The Outlook Of The Global Economy Of The Future

The Outlook Of The Global Economy Of The Future

The outlook of the Global Economy of the future.

The IMF (International Monetary Fund (IMF), recently published its World Economic Outlook for 2020 and 2021. It would not be a real surprise to many when they read that it says:

 “The global economy is projected to contract sharply by –3 percent in 2020, much worse than during the 2008–09 financial crisis.”

What then would be the state of global economy 2020?

It has been projected that this year, the economy of the United States of America, has been projected to drop by 5.9%, the euro by 7.5% and China is expected to grow by 1.2% percent.

Keeping the current Coronavirus pandemic in mind, the economists of the IMF have projected a fast, though conditional growth of the global economy and state:

“In a baseline scenario—which assumes that the pandemic fades in the second half of 2020 and containment efforts can be gradually unwound—the global economy is projected to grow by 5.8 percent in 2021 as economic activity normalizes, helped by policy support.”

Incidentally, it is expected that the economy of the United States of America, will grow at around same rate.

In the latest global economy news, Kristalina Georgieva, the managing director of the IMF, said:

“Today we are confronted with a crisis like no other. In fact, we anticipate the worst economic fallout since the Great Depression. Just three months ago, we expected positive per capita income growth in over 160 of our member countries in 2020. Today, that number has been turned on its head: we now project that over 170 countries will experience negative per capita income growth this year. The bleak outlook applies to advanced and developing economies alike. This crisis knows no boundaries.”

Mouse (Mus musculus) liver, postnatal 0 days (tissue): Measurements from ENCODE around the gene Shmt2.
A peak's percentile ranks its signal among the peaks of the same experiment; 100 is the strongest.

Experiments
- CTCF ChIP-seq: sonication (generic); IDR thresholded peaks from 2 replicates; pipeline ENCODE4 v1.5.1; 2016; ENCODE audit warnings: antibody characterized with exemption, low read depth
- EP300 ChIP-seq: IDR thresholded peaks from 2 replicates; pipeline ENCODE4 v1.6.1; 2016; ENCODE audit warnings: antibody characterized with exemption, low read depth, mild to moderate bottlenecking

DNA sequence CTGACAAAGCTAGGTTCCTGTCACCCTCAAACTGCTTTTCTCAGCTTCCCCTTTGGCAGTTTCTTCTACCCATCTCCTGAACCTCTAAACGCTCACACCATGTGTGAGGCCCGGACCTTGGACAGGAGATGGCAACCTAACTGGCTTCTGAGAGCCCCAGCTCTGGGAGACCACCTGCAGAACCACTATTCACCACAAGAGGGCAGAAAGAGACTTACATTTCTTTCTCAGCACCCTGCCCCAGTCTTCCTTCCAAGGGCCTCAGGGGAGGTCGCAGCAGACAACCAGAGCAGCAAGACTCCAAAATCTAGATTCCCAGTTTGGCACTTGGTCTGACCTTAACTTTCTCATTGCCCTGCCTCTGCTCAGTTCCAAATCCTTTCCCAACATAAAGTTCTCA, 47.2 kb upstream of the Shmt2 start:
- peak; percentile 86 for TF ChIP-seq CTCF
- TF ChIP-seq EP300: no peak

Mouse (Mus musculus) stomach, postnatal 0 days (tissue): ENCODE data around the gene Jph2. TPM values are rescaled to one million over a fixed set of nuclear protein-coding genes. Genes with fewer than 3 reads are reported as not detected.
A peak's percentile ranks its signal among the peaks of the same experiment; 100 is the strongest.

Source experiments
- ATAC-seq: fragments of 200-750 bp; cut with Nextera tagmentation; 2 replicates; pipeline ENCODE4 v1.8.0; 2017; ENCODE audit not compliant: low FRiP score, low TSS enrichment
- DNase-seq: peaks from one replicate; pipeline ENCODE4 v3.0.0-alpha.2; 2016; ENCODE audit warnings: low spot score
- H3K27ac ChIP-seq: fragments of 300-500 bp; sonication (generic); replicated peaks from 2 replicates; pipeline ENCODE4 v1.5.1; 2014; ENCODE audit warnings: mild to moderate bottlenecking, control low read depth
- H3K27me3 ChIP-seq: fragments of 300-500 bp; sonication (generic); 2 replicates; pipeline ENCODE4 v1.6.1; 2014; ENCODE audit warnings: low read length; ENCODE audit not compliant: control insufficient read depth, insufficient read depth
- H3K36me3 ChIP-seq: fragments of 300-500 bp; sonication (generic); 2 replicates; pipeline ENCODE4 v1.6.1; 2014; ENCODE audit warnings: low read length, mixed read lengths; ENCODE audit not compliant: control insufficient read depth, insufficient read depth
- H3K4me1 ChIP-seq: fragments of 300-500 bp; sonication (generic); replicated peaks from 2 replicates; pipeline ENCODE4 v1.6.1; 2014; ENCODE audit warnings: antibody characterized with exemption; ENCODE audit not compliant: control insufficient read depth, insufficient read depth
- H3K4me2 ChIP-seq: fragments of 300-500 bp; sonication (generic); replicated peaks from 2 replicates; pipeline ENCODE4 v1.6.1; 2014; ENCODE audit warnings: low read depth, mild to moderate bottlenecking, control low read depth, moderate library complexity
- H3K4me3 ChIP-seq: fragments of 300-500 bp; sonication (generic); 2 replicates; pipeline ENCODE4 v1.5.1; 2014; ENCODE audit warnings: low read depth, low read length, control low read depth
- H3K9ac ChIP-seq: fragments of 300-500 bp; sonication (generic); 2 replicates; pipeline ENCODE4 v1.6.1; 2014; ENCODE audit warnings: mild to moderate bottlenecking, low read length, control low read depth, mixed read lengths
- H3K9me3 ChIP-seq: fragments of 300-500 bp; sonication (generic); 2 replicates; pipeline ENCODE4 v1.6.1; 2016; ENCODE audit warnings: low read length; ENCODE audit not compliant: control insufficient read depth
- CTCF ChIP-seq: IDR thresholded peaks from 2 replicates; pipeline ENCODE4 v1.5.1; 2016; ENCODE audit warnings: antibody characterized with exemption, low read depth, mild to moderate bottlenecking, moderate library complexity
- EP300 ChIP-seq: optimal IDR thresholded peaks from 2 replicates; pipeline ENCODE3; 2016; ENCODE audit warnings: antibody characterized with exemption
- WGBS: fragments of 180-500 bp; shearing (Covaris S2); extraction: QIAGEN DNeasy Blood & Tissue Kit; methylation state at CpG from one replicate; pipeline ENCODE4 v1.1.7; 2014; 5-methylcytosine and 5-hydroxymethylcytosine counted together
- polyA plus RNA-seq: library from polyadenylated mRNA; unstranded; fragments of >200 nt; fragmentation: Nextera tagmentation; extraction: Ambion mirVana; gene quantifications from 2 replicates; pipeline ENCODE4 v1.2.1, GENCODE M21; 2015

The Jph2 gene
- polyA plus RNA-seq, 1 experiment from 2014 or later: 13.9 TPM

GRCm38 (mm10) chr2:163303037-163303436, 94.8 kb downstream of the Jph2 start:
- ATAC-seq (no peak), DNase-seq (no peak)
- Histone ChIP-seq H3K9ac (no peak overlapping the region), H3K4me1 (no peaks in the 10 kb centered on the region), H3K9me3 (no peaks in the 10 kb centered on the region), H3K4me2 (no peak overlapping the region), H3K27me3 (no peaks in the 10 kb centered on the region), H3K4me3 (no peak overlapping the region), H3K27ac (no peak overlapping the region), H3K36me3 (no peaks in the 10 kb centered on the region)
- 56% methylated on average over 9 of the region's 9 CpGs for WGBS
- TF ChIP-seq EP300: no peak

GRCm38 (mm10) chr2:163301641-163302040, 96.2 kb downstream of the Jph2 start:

The secretary-general of the OECD (Organisation for Economic Co-operation and Development), Angel Gurria, warned on March 23, 2020, that advanced preparations should be made for suffering. Angel Gurria said that if countries had done all the right things, their suffering would last for years. If they had not done the right things, they would never recover.

Angel Gurria said:

“I do not agree with the idea of a ‘V’ shaped phenomenon. … Right now we know it’s not going to be a ‘V’. It’s going to be more in the best of cases like a ‘U’ with a long trench in the bottom before it gets to the recovery period. We can avoid it looking like an ‘L’, if we take the right decisions today.”

Last month, David Malpass, President of World Bank Group, proposed:

“[Our] first goal is to provide prompt support during the crisis, based on a country’s needs. It’s also vital to shorten the time to recovery and create confidence that the recovery can be strong. …. [O]fficial bilateral creditors [should] suspend debt payments due from IDA countries, effective immediately. This would allow time to assess the crisis’ impact and financing needs for each IDA country, and to determine what kind of debt relief or restructuring is needed.”

For any country that has a functioning government, the crisis because of the killer Coronavirus, would likely be an economic shock that is just temporary.

What would really be the state of the global economy in times to come? Who knows for sure?

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